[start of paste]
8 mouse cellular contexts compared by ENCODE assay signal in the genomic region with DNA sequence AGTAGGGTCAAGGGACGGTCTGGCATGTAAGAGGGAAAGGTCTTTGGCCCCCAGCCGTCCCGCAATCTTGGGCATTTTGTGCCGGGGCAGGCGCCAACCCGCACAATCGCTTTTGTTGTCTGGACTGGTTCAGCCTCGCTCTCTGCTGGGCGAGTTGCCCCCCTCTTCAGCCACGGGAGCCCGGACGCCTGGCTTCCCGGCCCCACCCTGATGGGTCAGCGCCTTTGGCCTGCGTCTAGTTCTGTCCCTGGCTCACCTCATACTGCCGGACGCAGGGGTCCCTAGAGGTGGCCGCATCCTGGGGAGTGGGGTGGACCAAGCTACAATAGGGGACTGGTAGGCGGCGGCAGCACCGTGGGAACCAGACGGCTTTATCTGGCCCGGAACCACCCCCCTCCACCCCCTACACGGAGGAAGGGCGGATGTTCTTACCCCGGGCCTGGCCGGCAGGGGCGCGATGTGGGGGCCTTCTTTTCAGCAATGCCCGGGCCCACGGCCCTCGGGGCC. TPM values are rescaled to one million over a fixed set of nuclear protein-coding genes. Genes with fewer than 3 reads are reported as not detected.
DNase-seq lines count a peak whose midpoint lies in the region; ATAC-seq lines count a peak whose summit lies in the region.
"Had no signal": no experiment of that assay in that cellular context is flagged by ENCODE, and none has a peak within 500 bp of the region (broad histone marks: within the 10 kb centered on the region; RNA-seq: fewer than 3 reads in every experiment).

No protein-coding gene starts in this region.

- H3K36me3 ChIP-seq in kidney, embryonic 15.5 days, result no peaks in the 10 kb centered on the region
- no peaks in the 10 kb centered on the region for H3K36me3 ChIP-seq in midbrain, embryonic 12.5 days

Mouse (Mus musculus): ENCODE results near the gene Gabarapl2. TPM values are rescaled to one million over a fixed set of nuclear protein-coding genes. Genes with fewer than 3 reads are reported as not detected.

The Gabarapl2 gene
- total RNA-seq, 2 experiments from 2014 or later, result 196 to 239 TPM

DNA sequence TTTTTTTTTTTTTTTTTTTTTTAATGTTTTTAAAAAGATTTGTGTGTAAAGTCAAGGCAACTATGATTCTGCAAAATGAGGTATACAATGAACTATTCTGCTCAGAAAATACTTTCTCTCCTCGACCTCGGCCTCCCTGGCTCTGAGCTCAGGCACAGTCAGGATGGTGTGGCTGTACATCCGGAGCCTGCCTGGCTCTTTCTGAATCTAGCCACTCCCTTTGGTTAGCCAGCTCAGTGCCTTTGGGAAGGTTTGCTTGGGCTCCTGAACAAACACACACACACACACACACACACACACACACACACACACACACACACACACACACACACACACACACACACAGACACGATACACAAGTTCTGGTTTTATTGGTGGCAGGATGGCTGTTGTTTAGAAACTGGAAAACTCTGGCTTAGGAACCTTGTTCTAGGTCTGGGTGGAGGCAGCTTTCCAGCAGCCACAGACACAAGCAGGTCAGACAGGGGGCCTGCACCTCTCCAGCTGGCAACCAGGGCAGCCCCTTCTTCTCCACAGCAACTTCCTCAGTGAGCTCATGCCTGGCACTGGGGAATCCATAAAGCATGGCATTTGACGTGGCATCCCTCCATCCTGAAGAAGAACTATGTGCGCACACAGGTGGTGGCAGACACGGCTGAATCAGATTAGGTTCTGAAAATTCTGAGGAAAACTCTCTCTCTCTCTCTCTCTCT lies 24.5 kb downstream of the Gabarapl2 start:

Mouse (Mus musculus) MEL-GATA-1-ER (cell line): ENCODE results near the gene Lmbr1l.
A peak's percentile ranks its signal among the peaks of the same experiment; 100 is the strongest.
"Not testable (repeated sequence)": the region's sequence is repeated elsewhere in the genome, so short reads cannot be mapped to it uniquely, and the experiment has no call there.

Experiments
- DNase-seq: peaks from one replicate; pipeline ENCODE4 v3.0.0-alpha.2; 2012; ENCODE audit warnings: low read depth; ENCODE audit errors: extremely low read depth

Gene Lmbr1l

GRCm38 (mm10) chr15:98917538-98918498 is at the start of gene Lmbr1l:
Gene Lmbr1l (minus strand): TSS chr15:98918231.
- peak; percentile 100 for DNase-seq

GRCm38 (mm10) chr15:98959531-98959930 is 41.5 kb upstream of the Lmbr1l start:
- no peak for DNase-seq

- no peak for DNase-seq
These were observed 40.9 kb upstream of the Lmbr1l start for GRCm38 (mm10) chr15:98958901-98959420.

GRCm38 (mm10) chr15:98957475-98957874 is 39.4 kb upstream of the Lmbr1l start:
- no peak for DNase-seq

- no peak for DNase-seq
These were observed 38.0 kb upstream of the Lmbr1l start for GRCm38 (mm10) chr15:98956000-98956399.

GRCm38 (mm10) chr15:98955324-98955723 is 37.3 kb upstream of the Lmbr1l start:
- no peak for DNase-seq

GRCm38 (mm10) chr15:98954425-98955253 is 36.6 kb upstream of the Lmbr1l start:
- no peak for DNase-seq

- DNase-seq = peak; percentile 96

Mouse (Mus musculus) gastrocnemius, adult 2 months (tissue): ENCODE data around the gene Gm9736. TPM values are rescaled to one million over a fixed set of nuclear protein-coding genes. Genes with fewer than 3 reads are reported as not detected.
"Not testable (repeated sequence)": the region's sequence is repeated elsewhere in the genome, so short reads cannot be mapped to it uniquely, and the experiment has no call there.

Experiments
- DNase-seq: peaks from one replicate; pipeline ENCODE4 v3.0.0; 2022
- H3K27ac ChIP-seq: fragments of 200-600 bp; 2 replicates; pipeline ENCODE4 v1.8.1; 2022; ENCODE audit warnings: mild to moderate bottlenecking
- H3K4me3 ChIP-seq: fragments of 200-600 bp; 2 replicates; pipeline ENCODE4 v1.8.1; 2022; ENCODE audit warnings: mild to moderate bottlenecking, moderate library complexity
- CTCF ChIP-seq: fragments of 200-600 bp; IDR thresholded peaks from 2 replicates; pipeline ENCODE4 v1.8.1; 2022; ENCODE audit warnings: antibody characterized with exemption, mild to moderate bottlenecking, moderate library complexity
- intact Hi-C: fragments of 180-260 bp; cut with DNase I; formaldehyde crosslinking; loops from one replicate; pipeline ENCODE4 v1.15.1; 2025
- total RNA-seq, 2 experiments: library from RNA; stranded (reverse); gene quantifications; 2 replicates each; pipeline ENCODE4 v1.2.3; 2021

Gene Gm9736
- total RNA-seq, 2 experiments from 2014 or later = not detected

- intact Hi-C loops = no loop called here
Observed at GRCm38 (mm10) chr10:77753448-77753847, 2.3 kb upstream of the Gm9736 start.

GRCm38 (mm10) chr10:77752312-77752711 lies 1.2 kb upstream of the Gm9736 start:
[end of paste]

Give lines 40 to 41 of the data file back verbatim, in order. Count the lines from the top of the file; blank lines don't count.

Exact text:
- intact Hi-C: fragments of 180-260 bp; cut with DNase I; formaldehyde crosslinking; loops from one replicate; pipeline ENCODE4 v1.15.1; 2025
- total RNA-seq, 2 experiments: library from RNA; stranded (reverse); gene quantifications; 2 replicates each; pipeline ENCODE4 v1.2.3; 2021